Here is how the Ninja Turtle looks with the Competition Werkes exhaust and fender eliminator kit installed. Stay tuned as the transformation resumes!

Competition Werkes GP Slip-On Exhaust System for the Ninja 300R

There is nothing like the rumble of an aftermarket exhaust while decelerating into a corner. If you’re going to build a streetfighter, you need a sound to match the look; something that gives the bike a loud, in-your-face persona and  makes people stare as you ride down the street.

In 2013, Competition Werkes developed the GP shorty slip-on exhaust system for the Ninja 300 that transforms the bike’s passive thrum into a race bike’s growl. The system produces a little more bottom end grunt to gives you a snappier feel at the throttle and leaves an inevitable grin on your face.

The system is hand crafted from 304 stainless steel and has a tapered baffle for “improved performance and advanced tuning.” The canister is small and compact giving the bike a lighter, tighter feel without sacrificing styling. We installed the stainless steel GP system on our Ninja 300R Streetfighter project bike and here’s how we did it.

Step 1:

Make sure you have all the hardware and clamps needed to install the system.

The GP exhaust system comes with the muffler, high shield, 4mm allen bolt, pipe clamp and sticker.

The GP exhaust system comes with the muffler, high shield, 4mm allen bolt, pipe clamp and sticker.

Step 2:

To remove the heat shield from the stock exhaust can, remove the 5mm allen bolt and the clamp on the mid pipe with a Phillips screwdriver.

Remove the 5mm allen bolt.

Remove the 5mm allen bolt.

Loosen the bottom clamp with the Phillips screwdriver.

Loosen the bottom clamp with the Phillips screwdriver.

Step 3:

Pull the bottom clamp on the mid pipe down or toward the front of the motorcycle, then pull the heat shield toward the front of the motorcycle to remove it.

Pull the bottom hose clamp down the mid pipe, then slide the heat shield forward (toward the front of the bike) to remove it.

Pull the bottom hose clamp down the mid pipe, then slide the heat shield forward (toward the front of the bike) to remove it.

Step 4:

To remove the stock exhaust can, loosen the clamp around the muffler with a 12mm socket or T-handle.

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Step 5:

Remove the 14mm bolt and nut from the rear set.

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Step 6:

Pull the exhaust toward the rear of the motorcycle.

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Notice how the stock exhaust has a muffler gasket while the Werkes USA exhaust does not. This is because the Werkes USA exhaust muffler slides forward onto the midpipe until the bolt hole for the heat shield is just forward of the rear set heel guard bolts. The Werkes USA exhaust does not need an exhaust gasket!

Stock (left), Werkes USA (right)

Stock (left), Werkes USA (right)

Step 7:

Remember to slide the Werkes USA clamp onto the mid pipe before sliding on the Werkes USA canister onto the midpipe.

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Put a rag over the swing arm to avoid scratching or denting the Werkes USA canister while wiggling or sliding it over the mid pipe. Note: It is a tight fit, so it takes a little body English.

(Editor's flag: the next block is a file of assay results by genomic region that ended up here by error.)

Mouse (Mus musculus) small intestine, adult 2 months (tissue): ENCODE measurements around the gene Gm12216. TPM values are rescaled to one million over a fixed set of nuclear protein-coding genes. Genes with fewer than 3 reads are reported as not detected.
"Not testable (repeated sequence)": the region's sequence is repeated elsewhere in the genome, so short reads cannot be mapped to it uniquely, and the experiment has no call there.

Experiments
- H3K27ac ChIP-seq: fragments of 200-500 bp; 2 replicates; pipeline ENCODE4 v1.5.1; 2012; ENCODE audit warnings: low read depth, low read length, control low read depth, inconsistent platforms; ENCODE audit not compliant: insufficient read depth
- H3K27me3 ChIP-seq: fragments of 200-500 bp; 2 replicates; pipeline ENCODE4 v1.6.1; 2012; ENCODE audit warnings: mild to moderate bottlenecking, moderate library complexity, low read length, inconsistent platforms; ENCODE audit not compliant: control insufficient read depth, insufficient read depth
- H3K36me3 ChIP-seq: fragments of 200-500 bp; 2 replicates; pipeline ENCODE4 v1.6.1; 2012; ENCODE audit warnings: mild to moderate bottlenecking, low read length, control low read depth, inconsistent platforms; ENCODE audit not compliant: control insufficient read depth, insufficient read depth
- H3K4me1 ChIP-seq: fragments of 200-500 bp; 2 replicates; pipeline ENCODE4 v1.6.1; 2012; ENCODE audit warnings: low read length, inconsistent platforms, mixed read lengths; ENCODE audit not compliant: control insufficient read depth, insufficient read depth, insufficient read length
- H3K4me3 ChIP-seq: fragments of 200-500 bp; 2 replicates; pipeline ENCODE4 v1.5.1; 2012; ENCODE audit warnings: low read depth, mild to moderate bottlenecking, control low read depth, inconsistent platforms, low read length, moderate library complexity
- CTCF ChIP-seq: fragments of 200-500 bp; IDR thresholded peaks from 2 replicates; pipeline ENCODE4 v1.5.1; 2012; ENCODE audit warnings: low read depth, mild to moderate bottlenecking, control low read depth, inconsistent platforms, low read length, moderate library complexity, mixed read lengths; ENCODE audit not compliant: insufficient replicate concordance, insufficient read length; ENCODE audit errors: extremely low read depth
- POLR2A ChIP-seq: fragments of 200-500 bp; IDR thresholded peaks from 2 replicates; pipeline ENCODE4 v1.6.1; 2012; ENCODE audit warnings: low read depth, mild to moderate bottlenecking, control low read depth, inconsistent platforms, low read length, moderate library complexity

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Clean the Werkes USA exhaust thoroughly on the outside with WD-40 or comparable cleaning substance to avoid discoloring the canister after starting the motorcycle.

Step 8:

Tighten the hose clamp. Install the new stainless steel heat shield with the 4mm allen bolt provided.

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Final Step:

Make sure you clean the outside of the pipe with WD-40 or a comparable product before running the motorcycle to avoid discoloration.

Start and enjoy.

Tools I used: 3/8’’ ratchet with 14mm and 12mm sockets, Phillips screwdriver, 12mm T-handle, 14mm wrench 4mm/5mm T-allen wrenches

Tools I used: 3/8’’ ratchet with 14mm and 12mm sockets, Phillips screwdriver, 12mm T-handle, 14mm wrench
4mm/5mm T-allen wrenches

We put each exhaust system (both stock and the Werkes USA muffler) on the scale. The stock exhaust weighs 17.5 lbs. while the Werkes U.S.A. exhaust weighs 2.5 lbs. This is a total weight savings of 15 pounds!

We put each exhaust system (both stock and the Werkes USA muffler) on the scale. The stock exhaust weighs 17.5 lbs. while the Werkes U.S.A. exhaust weighs 2.5 lbs.
This is a total weight savings of 15 pounds!

You can purchase the GP slip-on exhaust for an m.s.r.p. of $399.95. The exhaust is also available in Carbon Fiber, Cobra Black, Cobalt Black, Tungsten, Titanium, Mag Silver, Satin Silver and Gold for $100 more, as well as Black Velvet for $50 more. The install takes roughly ten minutes and is very easy. With the Competition Werkes GP exhaust, you’ll be where on your way to a lighter, faster and better-sounding machine in no time!

Competition Werkes is an aftermarket motorcycle accessories and parts company that has been producing fender eliminator kits, exhausts and much more for motorcycles since 1984. To find out more about their products, click here.